When it comes to ‘Star Trek’ characters, we all have our favorites, just as we all have our favorite series. Here’s a list of my favorites from all of them.
In making my list of favorite Star Trek characters, I imagine I’m like most fans of the series. I can’t make a list entirely from any one series. Instead, my favorites are a mix of different series and, therefore, different “generations” of the franchise.
1. Dr. Leonard ‘Bones’ McCoy
The ornery, gruff “country” doctor serves as the conscience of the Kirk-Spock-McCoy troika that has been such a mainstay of the original series since its debut more than a half-century ago. McCoy is the one I would probably most identify with if I lived in the 23rd century.
2. Engineer Montgomery Scott
It may help that I actually met the late Jimmy Doohan, the actor who brought Scotty to life in the original series. The Scottish engineer brought plenty of needed comic relief but was competent enough to maintain the nickname “the miracle worker” thanks to his last-minute fixes in a crisis.
3. Mr. Spock
The Vulcan science officer Mr. Spock always fought an internal battle, as most of do to some extent, whether we care to admit it or not. Though he preferred to present himself as a fully logical man unaffected by human emotions, that pesky human side couldn’t help but interfere, making him, as Kirk would say at the end of Star Trek II: The Wrath of Khan, one of the “most human” souls he’d encountered.
4. Capt. Jean-Luc Picard
I know this might be a shocker for some, but I like Picard slightly better than Kirk. Kirk’s a bit too passionate while Picard is more of a diplomat, more likely to think things through before acting. I definitely identify more with Picard in that respect.
5. Commander Data
Star Trek: The Next Generation’s Tin Man wanted desperately to be human instead of a machine. That desire made him, ironically, one of the more human characters of the series. Like Spock, Data provided some comedic moments when he became confused by human customs and phrases.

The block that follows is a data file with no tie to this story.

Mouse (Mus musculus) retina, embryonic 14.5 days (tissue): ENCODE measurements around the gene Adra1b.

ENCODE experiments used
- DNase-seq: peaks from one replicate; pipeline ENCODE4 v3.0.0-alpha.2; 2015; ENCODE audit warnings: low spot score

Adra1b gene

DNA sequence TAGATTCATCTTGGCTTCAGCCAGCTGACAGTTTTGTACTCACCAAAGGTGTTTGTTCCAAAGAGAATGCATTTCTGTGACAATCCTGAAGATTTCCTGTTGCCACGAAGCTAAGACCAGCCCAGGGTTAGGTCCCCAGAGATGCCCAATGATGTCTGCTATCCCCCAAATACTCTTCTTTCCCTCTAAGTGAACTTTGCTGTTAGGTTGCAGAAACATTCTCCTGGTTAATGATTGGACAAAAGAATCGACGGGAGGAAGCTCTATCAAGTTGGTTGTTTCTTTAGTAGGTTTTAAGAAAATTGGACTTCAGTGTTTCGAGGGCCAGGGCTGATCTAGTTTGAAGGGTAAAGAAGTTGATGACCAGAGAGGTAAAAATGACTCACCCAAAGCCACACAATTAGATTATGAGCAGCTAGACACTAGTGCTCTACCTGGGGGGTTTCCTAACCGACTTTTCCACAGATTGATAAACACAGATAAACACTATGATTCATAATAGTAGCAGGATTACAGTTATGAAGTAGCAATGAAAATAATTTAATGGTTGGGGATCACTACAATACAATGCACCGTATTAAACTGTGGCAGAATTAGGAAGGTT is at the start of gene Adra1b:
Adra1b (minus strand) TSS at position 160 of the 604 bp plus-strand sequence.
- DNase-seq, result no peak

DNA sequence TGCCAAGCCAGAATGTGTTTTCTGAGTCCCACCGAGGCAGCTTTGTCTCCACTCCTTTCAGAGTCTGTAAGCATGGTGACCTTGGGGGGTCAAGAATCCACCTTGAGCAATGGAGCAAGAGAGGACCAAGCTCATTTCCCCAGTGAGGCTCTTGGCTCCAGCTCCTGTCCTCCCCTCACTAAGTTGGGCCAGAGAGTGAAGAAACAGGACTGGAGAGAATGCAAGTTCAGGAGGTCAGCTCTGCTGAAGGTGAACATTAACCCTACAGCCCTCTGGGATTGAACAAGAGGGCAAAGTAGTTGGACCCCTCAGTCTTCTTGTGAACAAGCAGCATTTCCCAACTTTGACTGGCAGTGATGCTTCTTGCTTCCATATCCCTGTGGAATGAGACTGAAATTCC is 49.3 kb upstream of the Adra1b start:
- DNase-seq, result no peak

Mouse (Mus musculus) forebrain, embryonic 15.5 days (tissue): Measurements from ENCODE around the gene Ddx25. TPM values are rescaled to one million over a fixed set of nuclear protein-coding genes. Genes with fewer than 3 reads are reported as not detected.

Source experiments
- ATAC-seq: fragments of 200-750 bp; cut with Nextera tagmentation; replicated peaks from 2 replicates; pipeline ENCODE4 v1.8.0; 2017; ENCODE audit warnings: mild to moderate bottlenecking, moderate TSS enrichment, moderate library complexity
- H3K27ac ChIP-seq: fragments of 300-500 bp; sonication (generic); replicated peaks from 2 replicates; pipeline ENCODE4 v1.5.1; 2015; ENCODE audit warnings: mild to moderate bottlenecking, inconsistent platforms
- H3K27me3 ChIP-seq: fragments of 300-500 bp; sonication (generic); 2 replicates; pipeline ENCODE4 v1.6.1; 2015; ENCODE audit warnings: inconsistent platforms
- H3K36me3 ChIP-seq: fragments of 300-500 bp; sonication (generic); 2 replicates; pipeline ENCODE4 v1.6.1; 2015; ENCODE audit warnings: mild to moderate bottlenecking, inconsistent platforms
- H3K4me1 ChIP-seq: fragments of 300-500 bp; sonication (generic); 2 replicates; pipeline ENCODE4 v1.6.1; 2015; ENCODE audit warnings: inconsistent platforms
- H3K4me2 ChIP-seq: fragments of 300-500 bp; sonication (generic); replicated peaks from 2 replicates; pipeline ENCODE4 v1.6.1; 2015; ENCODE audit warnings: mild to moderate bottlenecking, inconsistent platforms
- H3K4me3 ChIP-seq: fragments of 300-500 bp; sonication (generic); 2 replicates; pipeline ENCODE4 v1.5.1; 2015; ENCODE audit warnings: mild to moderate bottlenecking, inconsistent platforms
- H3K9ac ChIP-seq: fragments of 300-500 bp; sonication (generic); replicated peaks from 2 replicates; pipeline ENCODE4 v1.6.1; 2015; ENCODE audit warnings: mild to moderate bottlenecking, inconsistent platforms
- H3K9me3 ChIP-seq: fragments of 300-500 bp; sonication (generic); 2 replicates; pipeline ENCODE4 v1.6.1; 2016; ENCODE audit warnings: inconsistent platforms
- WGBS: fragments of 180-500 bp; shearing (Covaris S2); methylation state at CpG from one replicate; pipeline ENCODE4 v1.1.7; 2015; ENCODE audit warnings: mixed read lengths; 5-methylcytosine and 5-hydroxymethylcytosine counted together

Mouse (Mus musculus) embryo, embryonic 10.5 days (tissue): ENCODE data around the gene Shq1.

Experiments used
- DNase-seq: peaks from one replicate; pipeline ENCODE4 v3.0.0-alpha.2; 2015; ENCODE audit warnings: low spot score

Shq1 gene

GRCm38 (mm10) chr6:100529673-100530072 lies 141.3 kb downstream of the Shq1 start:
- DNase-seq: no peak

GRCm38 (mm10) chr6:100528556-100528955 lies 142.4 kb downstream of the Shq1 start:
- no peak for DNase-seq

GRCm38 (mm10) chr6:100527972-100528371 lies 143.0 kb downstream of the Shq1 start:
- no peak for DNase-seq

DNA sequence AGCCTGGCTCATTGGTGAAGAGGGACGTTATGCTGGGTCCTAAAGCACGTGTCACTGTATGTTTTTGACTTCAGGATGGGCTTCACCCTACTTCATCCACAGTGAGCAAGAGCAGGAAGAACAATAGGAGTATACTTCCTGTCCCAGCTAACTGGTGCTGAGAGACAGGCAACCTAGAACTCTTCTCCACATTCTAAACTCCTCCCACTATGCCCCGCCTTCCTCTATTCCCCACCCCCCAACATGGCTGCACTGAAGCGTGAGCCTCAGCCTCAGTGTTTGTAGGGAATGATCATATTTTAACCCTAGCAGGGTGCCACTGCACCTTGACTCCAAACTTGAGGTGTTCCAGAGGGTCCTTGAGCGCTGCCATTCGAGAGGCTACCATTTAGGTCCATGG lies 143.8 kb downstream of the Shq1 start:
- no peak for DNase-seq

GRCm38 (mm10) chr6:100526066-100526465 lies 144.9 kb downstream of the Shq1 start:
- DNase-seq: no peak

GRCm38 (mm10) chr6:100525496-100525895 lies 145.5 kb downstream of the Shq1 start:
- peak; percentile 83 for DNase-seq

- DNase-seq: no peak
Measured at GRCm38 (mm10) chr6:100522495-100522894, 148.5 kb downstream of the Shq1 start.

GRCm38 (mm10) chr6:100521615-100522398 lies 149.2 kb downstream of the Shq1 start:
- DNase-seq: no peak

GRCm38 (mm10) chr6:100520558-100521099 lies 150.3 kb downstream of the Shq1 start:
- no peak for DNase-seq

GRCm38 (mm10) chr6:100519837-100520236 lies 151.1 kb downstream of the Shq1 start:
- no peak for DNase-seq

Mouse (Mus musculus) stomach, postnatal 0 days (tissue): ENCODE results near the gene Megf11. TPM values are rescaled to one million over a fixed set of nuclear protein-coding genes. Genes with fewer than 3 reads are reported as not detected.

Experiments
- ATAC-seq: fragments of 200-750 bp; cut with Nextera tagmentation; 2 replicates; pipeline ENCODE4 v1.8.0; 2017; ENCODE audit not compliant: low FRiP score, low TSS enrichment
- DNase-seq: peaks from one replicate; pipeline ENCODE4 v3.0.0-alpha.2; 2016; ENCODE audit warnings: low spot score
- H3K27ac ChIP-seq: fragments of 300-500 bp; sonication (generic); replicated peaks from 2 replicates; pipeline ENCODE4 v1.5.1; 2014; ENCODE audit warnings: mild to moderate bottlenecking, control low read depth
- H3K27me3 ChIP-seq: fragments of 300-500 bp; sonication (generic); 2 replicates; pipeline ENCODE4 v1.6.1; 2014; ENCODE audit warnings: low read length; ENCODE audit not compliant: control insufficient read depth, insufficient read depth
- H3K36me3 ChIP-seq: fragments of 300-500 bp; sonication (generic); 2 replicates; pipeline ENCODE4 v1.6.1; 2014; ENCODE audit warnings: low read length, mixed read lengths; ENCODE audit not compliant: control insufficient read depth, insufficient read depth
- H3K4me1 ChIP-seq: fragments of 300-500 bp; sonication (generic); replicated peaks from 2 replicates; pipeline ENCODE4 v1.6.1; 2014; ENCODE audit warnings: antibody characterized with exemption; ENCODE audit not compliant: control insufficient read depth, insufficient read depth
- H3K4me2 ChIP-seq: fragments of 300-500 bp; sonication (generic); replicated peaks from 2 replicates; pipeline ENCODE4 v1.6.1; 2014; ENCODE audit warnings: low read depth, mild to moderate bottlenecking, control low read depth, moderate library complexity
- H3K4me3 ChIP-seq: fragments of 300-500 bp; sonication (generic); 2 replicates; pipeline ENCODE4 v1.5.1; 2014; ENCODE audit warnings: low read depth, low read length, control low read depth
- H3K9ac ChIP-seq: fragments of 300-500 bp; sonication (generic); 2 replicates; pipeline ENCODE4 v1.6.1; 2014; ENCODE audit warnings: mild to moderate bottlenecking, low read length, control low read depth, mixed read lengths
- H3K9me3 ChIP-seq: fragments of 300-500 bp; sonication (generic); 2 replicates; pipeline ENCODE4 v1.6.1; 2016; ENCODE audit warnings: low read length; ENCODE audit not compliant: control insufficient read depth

6. Geordi LaForge
There was something admirable about Geordi, the chief engineer of the 24th century Enterprise. While technology would have made his Visor obsolete, he chose to wear it — at least for a while — not allowing his disability to keep him from doing anything he wanted to do. In fact, he turned the disadvantage of blindness into an advantage through his unique vision.
7. Capt. Kathryn Janeway
The sole member from Star Trek: Voyager to make the list, Janeway was an interesting combination of Picard and Kirk. She was a careful, calculating diplomat but one who was willing to toss aside normal procedures under the dire circumstances she found herself and her crew in as they fought to return to their home.
8. Beverly Crusher
Crusher — an odd name for a healer — was far less cantankerous than the original series’ McCoy. She was compassionate as any doctor should be. But she was a fighter and enough of a leader to have earned her own command, at least according to the series finale of ST:TNG. If I found myself in the future and in need of medical care, if McCoy wasn’t around, Crusher would be a fine substitute.
9. Nyota Uhura
Uhura had little backstory until the latest iteration of Star Trek films, but I always liked the character. I like her even more after hearing of actress Nichelle Nichols’ backstory. She planned to leave the series after the first season until a man who called himself her number one fan, none other than Dr. Martin Luther King, Jr., himself, insisted that she stay with the series. She would describe the encounter saying that King reminded her that her role was not a “black” role or even a woman’s part. Creator Gene Roddenberry could easily replace her with a white man or even an alien. Her character depicted black people as competent, beautiful professionals as they should have been depicted long before that, he told her. She said she made the decision then to stay with the series and never looked back.
10. Hikaru Sulu
Like Uhura, I tend to like Sulu more because of the actor than the actual character who was not developed nearly enough during the original series. But he was a swashbuckler at heart, as evidenced in the original series episode The Naked Time, in which Sulu chased crew members down corridors while under the influence of a virus that made him think of himself as a swordsman. The actor, George Takei, has certainly gained a considerable following in the years since Star Trek left the air. And he’s another character I had the chance to meet in person years ago when I covered a Star Trek fan convention.
That’s my list.